Yet another view called “deliverables” enables one to monitor jobs by delivery date-time commitments.  One sees a list of jobs colour coded according to on-time or delayed status. See figure-13.


Green jobs are in-time whereas red ones are delayed.  The same SFD can be used to bring about changes in order to expedite delayed jobs.

Yet another view “job-at-a-glance” enables one to see complete details of a particular job from start to finish (figure-14).  Individual tasks of the job are shown as proportionately long lines stacked vertically over the time line.  Yellow lines represent committed date-time.  You see two yellow lines in the image below as this job has two deliverables, viz., the Table and the Chairs, each having its own committed due date represented by the yellow line.  Seeing yellow lines confirms the job is already delayed.  Investigative analysis displays top five tasks of the job ordered by duration and waiting time.

Figure 14

This one inexpensive solution obviates the need of having any other factory management system as it offers full end-to-end functionality from job estimation until final dispatch.  The product provides a standard framework that the user can configure to suit any factory.  Only fundamental logical and mathematical rules are hard-coded, everything else is user configurable.  That makes for universal applicability of the solution to any manufacturing setup of any size.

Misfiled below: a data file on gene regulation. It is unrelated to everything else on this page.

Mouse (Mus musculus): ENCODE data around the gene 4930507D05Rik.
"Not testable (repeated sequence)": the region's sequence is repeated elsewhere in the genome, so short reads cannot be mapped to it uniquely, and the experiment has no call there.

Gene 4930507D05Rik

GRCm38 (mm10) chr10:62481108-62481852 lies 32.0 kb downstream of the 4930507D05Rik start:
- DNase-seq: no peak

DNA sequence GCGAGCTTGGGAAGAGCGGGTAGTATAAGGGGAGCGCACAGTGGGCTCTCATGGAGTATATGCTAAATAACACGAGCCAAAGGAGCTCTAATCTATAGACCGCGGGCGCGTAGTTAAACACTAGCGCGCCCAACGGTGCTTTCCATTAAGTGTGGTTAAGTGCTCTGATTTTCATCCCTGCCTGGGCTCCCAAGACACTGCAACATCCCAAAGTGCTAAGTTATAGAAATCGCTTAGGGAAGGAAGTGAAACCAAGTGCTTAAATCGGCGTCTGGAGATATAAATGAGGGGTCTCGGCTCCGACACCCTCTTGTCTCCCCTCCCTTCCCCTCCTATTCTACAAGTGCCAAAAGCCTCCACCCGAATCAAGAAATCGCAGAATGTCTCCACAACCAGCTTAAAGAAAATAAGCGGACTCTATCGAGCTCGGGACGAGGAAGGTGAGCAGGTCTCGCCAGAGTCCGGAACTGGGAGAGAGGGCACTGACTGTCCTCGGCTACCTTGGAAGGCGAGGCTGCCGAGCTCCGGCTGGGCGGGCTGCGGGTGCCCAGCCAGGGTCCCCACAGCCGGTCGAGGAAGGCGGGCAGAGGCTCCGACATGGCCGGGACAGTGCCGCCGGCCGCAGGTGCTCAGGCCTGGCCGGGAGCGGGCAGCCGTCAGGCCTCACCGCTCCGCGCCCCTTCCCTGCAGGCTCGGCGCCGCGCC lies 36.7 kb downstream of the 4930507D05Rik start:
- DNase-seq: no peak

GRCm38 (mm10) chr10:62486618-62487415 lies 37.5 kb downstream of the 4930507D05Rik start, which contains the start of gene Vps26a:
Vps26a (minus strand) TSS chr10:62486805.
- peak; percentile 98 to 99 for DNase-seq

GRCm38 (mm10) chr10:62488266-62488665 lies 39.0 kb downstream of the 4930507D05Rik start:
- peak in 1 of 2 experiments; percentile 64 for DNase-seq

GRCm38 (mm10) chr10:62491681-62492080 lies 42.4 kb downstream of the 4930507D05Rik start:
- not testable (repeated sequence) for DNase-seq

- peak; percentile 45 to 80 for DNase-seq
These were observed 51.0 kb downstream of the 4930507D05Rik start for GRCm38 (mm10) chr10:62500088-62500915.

This solution is unique as it is based on a novel concept of a CT diagram developed by the author.  The key to autonomous scheduling is in fact this CT diagram representation.

About the author:

Mr. Laxman Chandrakant Marathe
ManukaLive Research Center (MLRC)

Laxman is an electronics engineer with a post-graduation in industrial management from reputed institutes in India.  He graduated from the Indian Institute of Science, Bengaluru and completed his post-graduation from the Indian Institute of Technology, Madras.

He started his career as an Industrial Engineer with Tata Steel at Jamshedpur.  After working for almost a decade at Tata Steel he moved over as a Unit head of a commercial printer called Thomson Press (India) Limited at Faridabad, some 35 km south of New Delhi, India.

His almost two decade association with Thomson Press was a pure learning experience.  He learned everything about the print and publishing business as well as got a firsthand feel of the real issues faced by a typical factory manager.  It was during his tenure as a factory Manager that the idea of creating a scheduling solution based on the concept of a CT diagram took birth.

Over time the idea blossomed into a full-fledged solution concept.  It was difficult anymore to postpone the urge to bring this solution into reality.  So once his financial situation was fairly stable (April 2016) he decided to pursue his dream project.

He established the Manuka Live Research Center at his home town in Sangli.  It takes a while and a lot of hard work to develop anything new.  Sheer dedication and true passion were the only driving forces that kept the research center alive.  All the effort and toil was well rewarded on seeing a real working solution take shape.

The next thing now is to make the solution available to those who need it the most: the quintessential factory Manager.  As a factory manager myself once, I know how thankless and difficult this job is.  With this solution in place factory managers can now breathe a sigh of relief. They can now concentrate on really managing the factory rather than just firefighting every day.

Mr. Laxman C. Marathe can be contacted at:

Email : [email protected]

Mobile : +91-9011098634